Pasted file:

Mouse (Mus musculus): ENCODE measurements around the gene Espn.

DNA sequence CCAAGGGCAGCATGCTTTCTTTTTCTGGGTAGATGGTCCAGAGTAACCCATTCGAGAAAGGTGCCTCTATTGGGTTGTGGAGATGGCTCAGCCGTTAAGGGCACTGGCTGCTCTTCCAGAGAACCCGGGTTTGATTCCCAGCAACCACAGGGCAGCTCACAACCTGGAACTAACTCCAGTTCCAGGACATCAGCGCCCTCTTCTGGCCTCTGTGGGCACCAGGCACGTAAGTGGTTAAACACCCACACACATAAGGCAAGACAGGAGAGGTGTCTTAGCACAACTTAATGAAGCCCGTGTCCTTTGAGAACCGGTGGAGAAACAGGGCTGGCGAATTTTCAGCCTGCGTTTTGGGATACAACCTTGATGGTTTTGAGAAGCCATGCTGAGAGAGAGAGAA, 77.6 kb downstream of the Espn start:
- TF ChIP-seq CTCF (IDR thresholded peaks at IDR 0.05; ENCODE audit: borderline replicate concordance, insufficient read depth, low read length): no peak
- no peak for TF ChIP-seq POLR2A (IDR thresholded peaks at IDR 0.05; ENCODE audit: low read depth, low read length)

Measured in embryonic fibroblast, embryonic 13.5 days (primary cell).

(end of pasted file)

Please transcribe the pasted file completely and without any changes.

Mouse (Mus musculus): ENCODE measurements around the gene Espn.

DNA sequence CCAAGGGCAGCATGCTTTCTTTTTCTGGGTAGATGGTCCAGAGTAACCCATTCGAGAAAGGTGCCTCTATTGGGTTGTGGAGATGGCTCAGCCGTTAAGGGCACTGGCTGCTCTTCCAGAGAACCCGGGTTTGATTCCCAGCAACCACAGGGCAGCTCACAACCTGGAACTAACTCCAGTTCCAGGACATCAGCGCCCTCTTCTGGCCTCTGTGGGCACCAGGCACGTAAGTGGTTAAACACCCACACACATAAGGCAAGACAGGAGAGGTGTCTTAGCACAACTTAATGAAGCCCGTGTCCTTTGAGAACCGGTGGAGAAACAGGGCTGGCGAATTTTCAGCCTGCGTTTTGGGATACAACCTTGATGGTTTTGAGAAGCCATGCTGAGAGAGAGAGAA, 77.6 kb downstream of the Espn start:
- TF ChIP-seq CTCF (IDR thresholded peaks at IDR 0.05; ENCODE audit: borderline replicate concordance, insufficient read depth, low read length): no peak
- no peak for TF ChIP-seq POLR2A (IDR thresholded peaks at IDR 0.05; ENCODE audit: low read depth, low read length)

Measured in embryonic fibroblast, embryonic 13.5 days (primary cell).